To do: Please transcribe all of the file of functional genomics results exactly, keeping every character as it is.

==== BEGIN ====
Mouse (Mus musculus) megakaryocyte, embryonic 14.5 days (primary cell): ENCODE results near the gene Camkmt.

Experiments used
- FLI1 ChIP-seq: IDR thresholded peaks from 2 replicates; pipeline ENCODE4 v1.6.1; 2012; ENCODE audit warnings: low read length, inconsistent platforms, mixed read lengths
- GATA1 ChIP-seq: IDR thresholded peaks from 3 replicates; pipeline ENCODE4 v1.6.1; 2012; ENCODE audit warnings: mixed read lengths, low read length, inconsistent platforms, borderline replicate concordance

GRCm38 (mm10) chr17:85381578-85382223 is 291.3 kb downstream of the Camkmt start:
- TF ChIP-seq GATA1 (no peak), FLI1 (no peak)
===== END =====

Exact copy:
Mouse (Mus musculus) megakaryocyte, embryonic 14.5 days (primary cell): ENCODE results near the gene Camkmt.

Experiments used
- FLI1 ChIP-seq: IDR thresholded peaks from 2 replicates; pipeline ENCODE4 v1.6.1; 2012; ENCODE audit warnings: low read length, inconsistent platforms, mixed read lengths
- GATA1 ChIP-seq: IDR thresholded peaks from 3 replicates; pipeline ENCODE4 v1.6.1; 2012; ENCODE audit warnings: mixed read lengths, low read length, inconsistent platforms, borderline replicate concordance

GRCm38 (mm10) chr17:85381578-85382223 is 291.3 kb downstream of the Camkmt start:
- TF ChIP-seq GATA1 (no peak), FLI1 (no peak)